Everyone who’s ever borrowed money to buy a car or a house or applied for a credit card or any other personal loan has a credit file.
Because we love to borrow money, that means almost every adult Canadian has a credit file. More than 21 million of us have credit reports. And most of us have no idea what’s in them.
Are there mistakes? Have you been denied credit and don’t know why? Is someone trying to steal your identity? A simple check of your credit report will probably answer all those questions. And it’s free for the asking.
So what’s in a credit report?
You may be surprised by the amount of personal financial data in your credit report. It contains information about every loan you’ve taken out in the last six years — whether you regularly pay on time, how much you owe, what your credit limit is on each account and a list of authorized credit grantors who have accessed your file.
Each of the accounts includes a notation that includes a letter and a number. The letter “R” refers to a revolving debt, while the letter “I” stands for an instalment account. The numbers go from 0 (too new to rate) to 9 (bad debt or placed for collection or bankruptcy.) For a revolving account, an R1 rating is the notation to have. That means you pay your bills within 30 days, or “as agreed.”
Any company that’s thinking of granting you credit or providing you with a service that involves you receiving something before you pay for it (like phone service or a rental apartment) can get a copy of your credit report. Needless to say, they want to see lots of “Paid as agreed” notations in your file. And your credit report has a long history. Credit information (good and bad) remains on file for at least six years.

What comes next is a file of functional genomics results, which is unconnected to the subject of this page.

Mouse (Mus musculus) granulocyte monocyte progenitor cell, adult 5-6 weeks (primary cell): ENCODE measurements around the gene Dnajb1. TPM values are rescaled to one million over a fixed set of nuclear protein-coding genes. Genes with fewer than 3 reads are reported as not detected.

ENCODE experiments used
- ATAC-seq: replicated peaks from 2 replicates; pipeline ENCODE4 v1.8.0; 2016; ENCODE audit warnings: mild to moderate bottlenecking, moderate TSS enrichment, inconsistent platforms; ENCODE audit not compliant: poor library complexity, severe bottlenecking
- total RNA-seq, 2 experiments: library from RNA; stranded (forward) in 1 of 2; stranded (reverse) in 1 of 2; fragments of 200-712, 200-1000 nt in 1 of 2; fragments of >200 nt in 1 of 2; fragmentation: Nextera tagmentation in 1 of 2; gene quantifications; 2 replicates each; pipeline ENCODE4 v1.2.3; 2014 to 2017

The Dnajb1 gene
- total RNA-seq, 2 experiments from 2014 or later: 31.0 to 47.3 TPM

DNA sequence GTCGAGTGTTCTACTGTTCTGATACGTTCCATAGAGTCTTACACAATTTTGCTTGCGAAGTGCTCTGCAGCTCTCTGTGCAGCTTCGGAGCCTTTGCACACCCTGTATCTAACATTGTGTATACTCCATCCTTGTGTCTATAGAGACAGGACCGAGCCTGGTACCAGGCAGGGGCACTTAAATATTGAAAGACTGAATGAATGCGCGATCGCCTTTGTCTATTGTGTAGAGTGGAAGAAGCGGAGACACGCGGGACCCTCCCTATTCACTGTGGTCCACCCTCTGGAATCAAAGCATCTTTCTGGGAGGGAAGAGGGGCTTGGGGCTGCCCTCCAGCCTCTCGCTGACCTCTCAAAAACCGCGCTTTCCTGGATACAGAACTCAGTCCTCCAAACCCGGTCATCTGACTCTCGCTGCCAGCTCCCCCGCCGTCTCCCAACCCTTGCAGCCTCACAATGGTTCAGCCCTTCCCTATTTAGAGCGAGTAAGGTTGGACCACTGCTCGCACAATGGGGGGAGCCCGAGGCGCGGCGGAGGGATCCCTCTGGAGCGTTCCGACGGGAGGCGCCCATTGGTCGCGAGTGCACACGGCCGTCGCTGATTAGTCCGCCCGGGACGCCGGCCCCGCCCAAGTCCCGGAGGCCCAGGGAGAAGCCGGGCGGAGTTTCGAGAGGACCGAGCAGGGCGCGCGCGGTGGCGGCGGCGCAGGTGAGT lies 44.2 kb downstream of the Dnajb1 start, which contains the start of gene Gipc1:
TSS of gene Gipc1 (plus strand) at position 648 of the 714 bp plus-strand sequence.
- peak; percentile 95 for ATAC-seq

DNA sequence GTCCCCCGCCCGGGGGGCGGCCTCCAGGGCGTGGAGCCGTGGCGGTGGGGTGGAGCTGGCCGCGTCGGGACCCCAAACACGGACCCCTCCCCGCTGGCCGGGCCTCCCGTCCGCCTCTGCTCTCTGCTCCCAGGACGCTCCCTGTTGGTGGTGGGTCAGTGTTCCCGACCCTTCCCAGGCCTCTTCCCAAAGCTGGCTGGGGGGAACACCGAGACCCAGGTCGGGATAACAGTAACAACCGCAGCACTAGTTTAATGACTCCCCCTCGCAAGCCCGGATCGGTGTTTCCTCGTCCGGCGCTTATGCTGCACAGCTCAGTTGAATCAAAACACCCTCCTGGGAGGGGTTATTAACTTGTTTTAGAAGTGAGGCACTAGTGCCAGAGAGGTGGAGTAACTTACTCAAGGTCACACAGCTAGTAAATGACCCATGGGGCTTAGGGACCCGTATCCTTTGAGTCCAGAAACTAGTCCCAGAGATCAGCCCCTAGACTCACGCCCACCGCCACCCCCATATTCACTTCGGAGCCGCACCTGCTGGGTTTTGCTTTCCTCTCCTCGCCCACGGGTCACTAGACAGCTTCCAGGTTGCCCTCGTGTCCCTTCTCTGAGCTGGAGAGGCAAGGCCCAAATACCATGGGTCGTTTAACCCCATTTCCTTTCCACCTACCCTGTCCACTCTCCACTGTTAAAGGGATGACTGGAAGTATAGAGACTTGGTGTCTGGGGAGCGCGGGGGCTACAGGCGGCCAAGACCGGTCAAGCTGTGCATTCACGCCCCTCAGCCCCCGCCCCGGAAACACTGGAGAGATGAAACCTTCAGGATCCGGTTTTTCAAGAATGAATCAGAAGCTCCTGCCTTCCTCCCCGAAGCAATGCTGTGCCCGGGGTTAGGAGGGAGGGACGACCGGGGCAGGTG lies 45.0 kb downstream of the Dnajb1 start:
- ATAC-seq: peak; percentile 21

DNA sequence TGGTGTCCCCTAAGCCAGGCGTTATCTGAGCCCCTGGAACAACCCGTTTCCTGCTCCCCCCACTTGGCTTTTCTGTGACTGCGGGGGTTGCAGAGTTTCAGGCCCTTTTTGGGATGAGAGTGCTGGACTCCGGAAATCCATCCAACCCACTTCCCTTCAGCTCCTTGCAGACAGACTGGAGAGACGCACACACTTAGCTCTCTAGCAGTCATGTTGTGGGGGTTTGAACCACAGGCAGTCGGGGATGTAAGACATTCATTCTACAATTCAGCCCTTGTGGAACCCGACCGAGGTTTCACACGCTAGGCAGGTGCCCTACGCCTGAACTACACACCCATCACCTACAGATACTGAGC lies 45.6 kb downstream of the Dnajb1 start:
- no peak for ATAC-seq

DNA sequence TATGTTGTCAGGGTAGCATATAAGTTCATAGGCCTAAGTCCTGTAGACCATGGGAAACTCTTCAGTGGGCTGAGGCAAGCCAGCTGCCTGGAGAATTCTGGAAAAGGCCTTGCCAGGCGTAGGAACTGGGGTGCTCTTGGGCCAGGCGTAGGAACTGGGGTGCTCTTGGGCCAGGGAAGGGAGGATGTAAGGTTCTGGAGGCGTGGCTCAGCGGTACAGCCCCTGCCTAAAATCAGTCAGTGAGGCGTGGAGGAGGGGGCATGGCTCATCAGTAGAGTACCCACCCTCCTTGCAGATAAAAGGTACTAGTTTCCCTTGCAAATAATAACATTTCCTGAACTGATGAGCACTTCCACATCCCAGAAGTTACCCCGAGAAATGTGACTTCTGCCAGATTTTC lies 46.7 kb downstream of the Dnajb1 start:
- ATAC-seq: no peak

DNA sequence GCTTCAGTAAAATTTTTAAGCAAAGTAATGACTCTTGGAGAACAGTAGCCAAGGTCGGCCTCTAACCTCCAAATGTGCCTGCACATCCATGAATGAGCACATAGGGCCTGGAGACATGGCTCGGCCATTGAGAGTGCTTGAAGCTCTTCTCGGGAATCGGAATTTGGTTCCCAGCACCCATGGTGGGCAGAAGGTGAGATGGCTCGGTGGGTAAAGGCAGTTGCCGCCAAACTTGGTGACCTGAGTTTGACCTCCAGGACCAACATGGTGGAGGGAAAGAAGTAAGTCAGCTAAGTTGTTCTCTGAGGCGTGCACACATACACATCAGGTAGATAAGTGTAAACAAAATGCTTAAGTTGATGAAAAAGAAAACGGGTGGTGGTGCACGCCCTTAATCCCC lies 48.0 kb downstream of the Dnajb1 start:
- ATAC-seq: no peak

What’s a credit score? And why is it so important?
A credit rating or score (also called a Beacon or a FICO score) is not part of a regular credit report. Basically, it’s a mathematical formula that translates the data in the credit report into a three-digit number that lenders use to make credit decisions.
The numbers go from 300 to 900. The higher the number, the better. For example, a number of 750 to 799 is shared by 27 per cent of the population. Statistics show that only two per cent of the borrowers in this category will default on a loan or go bankrupt in the next two years. That means that anyone with this score is very likely to get that loan or mortgage they’ve applied for.
What are the cutoff points? TransUnion says someone with a credit score below 650 may have trouble receiving new credit. Some mortgage lenders will want to see a minimum score of 680 to get the best interest rate.
The exact formula bureaus use to calculate credit scores is secret. Paying bills on time is clearly the key factor. But because lenders don’t make any money off you if you pay your bills in full each month, people who carry a balance month-to-month (but who pay their minimum monthly balances on time) can be given a higher score than people who pay their amount due in full.
This isn’t too surprising when you realize that credit bureaus are primarily funded by banks, lenders, and businesses, not by consumers.